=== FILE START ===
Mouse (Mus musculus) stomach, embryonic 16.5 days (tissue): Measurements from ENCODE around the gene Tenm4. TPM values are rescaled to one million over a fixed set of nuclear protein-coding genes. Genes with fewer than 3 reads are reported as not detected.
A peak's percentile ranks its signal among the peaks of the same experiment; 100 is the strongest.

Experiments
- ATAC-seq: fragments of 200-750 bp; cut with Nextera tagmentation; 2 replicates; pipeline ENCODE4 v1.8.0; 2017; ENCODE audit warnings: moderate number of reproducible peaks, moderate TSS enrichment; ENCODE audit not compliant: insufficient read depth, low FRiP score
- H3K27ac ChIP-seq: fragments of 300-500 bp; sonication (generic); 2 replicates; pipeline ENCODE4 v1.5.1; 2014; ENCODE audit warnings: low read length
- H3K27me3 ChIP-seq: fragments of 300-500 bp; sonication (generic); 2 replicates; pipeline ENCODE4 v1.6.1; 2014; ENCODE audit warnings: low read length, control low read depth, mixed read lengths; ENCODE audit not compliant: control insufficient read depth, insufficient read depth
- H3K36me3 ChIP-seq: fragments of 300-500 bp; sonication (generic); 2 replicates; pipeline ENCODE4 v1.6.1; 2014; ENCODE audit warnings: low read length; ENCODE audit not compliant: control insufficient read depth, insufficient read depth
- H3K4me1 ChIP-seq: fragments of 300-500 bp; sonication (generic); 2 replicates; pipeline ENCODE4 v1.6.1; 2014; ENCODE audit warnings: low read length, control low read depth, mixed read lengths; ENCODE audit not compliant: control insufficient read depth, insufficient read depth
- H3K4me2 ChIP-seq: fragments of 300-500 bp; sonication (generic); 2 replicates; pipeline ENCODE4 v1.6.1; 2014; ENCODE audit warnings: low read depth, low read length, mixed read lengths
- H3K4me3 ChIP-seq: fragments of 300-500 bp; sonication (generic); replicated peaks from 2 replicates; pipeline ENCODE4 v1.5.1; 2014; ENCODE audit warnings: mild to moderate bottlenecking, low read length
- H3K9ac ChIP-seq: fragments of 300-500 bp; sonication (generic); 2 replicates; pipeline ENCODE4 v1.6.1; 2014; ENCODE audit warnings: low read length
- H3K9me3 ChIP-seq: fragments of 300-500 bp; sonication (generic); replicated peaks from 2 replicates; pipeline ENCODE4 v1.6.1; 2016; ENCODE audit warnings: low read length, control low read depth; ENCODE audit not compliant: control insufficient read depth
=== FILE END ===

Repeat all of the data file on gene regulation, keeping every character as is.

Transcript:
Mouse (Mus musculus) stomach, embryonic 16.5 days (tissue): Measurements from ENCODE around the gene Tenm4. TPM values are rescaled to one million over a fixed set of nuclear protein-coding genes. Genes with fewer than 3 reads are reported as not detected.
A peak's percentile ranks its signal among the peaks of the same experiment; 100 is the strongest.

Experiments
- ATAC-seq: fragments of 200-750 bp; cut with Nextera tagmentation; 2 replicates; pipeline ENCODE4 v1.8.0; 2017; ENCODE audit warnings: moderate number of reproducible peaks, moderate TSS enrichment; ENCODE audit not compliant: insufficient read depth, low FRiP score
- H3K27ac ChIP-seq: fragments of 300-500 bp; sonication (generic); 2 replicates; pipeline ENCODE4 v1.5.1; 2014; ENCODE audit warnings: low read length
- H3K27me3 ChIP-seq: fragments of 300-500 bp; sonication (generic); 2 replicates; pipeline ENCODE4 v1.6.1; 2014; ENCODE audit warnings: low read length, control low read depth, mixed read lengths; ENCODE audit not compliant: control insufficient read depth, insufficient read depth
- H3K36me3 ChIP-seq: fragments of 300-500 bp; sonication (generic); 2 replicates; pipeline ENCODE4 v1.6.1; 2014; ENCODE audit warnings: low read length; ENCODE audit not compliant: control insufficient read depth, insufficient read depth
- H3K4me1 ChIP-seq: fragments of 300-500 bp; sonication (generic); 2 replicates; pipeline ENCODE4 v1.6.1; 2014; ENCODE audit warnings: low read length, control low read depth, mixed read lengths; ENCODE audit not compliant: control insufficient read depth, insufficient read depth
- H3K4me2 ChIP-seq: fragments of 300-500 bp; sonication (generic); 2 replicates; pipeline ENCODE4 v1.6.1; 2014; ENCODE audit warnings: low read depth, low read length, mixed read lengths
- H3K4me3 ChIP-seq: fragments of 300-500 bp; sonication (generic); replicated peaks from 2 replicates; pipeline ENCODE4 v1.5.1; 2014; ENCODE audit warnings: mild to moderate bottlenecking, low read length
- H3K9ac ChIP-seq: fragments of 300-500 bp; sonication (generic); 2 replicates; pipeline ENCODE4 v1.6.1; 2014; ENCODE audit warnings: low read length
- H3K9me3 ChIP-seq: fragments of 300-500 bp; sonication (generic); replicated peaks from 2 replicates; pipeline ENCODE4 v1.6.1; 2016; ENCODE audit warnings: low read length, control low read depth; ENCODE audit not compliant: control insufficient read depth